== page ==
It’s been hours since the last putt dropped at Augusta National to close out the third round of the Masters, yet every time I look up at my TV (which has the 54-hole leaderboard on the screen) and catch a glance, I’m still getting goosebumps and wowed by all the star power. LIKE I’M SEEING IT FOR THE FIRST TIME ALL OVER AGAIN. Sorry for the caps lock; that was unnecessary.
Seriously, though, it doesn’t get much better than Justin Rose, Sergio Garcia, Rickie Fowler, Jordan Spieth — just to read the first four names listed on the scoreboard. Ryan Moore and Charley Hoffman are the next two, and while they are much more obscure and relative unknown to the casual fan, there’s some charm in the underdogs who have their own unique stories. Next comes Adam Scott, whom, of course, won in an exciting yet touching playoff against Angel Cabrera at the 2013 Masters to finally capture his first major less than a year after bogeying the last four holes at Royal Lytham to hand the Claret Jug to Ernie Els.
We’ve really been pretty spoiled on Sundays (and a Monday) at the majors since the 2015 Masters. And that may have been the least thrilling of the last eight, since then-21-year-old Jordan Spieth separated himself from the field by the halfway mark and then broke a dozen or so records en route to his four-shot victory.
Think about it: The dramatic and memorable final rounds, the realization of golf’s youth movement that had been *years* in the making, the likable winners, both young and old from all around the globe, etc. I could keep going, but I’ll stop while I’m ahead for once.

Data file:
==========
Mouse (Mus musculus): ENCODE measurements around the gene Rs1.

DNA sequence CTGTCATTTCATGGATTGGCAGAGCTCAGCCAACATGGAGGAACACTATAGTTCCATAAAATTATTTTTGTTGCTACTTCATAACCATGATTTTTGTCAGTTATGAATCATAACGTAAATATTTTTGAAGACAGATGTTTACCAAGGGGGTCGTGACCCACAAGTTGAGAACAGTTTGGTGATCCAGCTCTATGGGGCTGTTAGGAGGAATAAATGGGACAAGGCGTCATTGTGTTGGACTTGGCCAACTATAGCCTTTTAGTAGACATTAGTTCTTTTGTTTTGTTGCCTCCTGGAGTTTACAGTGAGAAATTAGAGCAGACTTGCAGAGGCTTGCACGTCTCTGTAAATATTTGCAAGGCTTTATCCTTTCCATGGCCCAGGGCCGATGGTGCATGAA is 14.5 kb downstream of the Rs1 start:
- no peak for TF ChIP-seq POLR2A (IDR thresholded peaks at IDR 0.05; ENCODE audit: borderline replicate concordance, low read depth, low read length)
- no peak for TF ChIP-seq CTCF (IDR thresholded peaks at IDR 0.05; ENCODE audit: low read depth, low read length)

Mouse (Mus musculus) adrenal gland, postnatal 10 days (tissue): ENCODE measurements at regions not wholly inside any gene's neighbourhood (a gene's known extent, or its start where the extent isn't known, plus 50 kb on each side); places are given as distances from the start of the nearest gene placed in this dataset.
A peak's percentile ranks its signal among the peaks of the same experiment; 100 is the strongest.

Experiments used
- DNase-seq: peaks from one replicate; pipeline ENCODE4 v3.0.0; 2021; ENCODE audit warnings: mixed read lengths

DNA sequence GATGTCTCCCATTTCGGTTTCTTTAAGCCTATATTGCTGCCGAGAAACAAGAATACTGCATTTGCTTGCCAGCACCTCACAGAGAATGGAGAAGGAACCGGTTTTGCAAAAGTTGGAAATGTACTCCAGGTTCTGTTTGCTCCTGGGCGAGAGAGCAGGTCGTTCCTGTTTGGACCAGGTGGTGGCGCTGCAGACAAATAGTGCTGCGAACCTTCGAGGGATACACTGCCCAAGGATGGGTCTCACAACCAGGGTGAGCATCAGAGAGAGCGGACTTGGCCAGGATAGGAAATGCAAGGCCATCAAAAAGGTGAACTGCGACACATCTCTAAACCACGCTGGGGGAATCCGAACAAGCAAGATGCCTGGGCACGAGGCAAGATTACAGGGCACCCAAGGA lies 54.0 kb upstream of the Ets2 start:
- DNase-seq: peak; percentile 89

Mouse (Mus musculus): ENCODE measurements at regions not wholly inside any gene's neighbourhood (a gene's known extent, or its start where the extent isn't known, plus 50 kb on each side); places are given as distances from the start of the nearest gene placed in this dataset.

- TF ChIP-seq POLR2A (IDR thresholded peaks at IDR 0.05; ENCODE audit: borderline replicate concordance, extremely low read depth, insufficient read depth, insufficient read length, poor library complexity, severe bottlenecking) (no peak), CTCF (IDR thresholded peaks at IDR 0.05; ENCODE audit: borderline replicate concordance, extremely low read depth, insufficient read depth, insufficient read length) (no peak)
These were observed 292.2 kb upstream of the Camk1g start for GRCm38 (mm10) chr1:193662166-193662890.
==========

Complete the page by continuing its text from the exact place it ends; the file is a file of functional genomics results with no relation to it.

By the way, I decided it was truly in everyone’s best interests (particularly mine) if I spared us all of a live stream following Saturday’s round. Trust me. I called yesterday “Freaky Friday,” but it has nothing on what I’ve dubbed “Shitshow Saturday.” It’s just been a series of unfortunate events, which is absurd as much as it is hilarious (because if I don’t laugh, I’ll only cry and that’s no fun). I felt like I was living a real-life episode of “Curb Your Enthusiasm.” I’m not complaining because ultimately, it’s two of dem days in a row, but amplified, and if I survived the weird spell (or hell) that defined 2015 and 2016, I’m pretty much bullet-proof.
And I mean, LOOK AT THAT LEADERBOARD. Those final two pairings! Sergio and Rose, who are tied for the lead! Spieth and Rickie in the penultimate group! Those incredible story lines! I mean, Sergio breaking through for his first major at Augusta National of all places given his tortured history? Who doesn’t love that? Jordan Spieth, who had a quadruple-bogey in the first round, fighting back to redeem himself from not only Thursday but last year’s quadruple on no. 12 and blowing his five-shot lead on the back nine to win his second straight Green Jacket.
(By the way, I would’ve had no problem if Spieth’s presser had gone something like this Saturday…
Spieth: Answered. Spieth out. /mic drop and gets up and heads for the exit.
Just saying. Majority of people have had a much worse last 364 days than Spieth. But it was seriously cringe-worthy every time the par-3 12th was mentioned, which felt like every time he had a press conference and it was almost like he was being trolled. You know, just in case he had forgotten about dumping two balls in the water on the par-3 12th. In the past month or so, he’s definitely not been afraid to express his annoyance and relief when this week came to an end.)
Holy crap, my mind is going to explode. Again, we’ve had really amazing leaderboards the past two years, and perhaps it’s just me and we’re in the present during an era that enables ADHD, short-term memories, but this Masters Sunday seems like the best thing since…I have no clue.